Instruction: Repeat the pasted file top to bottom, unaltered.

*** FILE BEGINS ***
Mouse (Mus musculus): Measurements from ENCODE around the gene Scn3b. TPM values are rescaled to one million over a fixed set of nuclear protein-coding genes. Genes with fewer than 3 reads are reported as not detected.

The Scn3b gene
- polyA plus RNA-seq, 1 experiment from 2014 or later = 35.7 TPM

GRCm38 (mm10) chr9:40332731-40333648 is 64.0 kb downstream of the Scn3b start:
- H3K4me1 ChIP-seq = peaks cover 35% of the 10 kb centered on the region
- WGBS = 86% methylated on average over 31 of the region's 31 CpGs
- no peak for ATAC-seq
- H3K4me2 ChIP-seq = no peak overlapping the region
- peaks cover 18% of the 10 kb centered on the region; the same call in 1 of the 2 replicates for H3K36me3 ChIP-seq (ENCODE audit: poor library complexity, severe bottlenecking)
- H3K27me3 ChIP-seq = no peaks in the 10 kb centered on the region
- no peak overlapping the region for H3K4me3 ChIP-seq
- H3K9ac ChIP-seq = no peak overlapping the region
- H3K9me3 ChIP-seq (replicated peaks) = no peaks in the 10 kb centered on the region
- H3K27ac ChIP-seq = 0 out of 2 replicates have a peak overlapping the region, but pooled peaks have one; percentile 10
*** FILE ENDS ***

Mouse (Mus musculus): Measurements from ENCODE around the gene Scn3b. TPM values are rescaled to one million over a fixed set of nuclear protein-coding genes. Genes with fewer than 3 reads are reported as not detected.

The Scn3b gene
- polyA plus RNA-seq, 1 experiment from 2014 or later = 35.7 TPM

GRCm38 (mm10) chr9:40332731-40333648 is 64.0 kb downstream of the Scn3b start:
- H3K4me1 ChIP-seq = peaks cover 35% of the 10 kb centered on the region
- WGBS = 86% methylated on average over 31 of the region's 31 CpGs
- no peak for ATAC-seq
- H3K4me2 ChIP-seq = no peak overlapping the region
- peaks cover 18% of the 10 kb centered on the region; the same call in 1 of the 2 replicates for H3K36me3 ChIP-seq (ENCODE audit: poor library complexity, severe bottlenecking)
- H3K27me3 ChIP-seq = no peaks in the 10 kb centered on the region
- no peak overlapping the region for H3K4me3 ChIP-seq
- H3K9ac ChIP-seq = no peak overlapping the region
- H3K9me3 ChIP-seq (replicated peaks) = no peaks in the 10 kb centered on the region
- H3K27ac ChIP-seq = 0 out of 2 replicates have a peak overlapping the region, but pooled peaks have one; percentile 10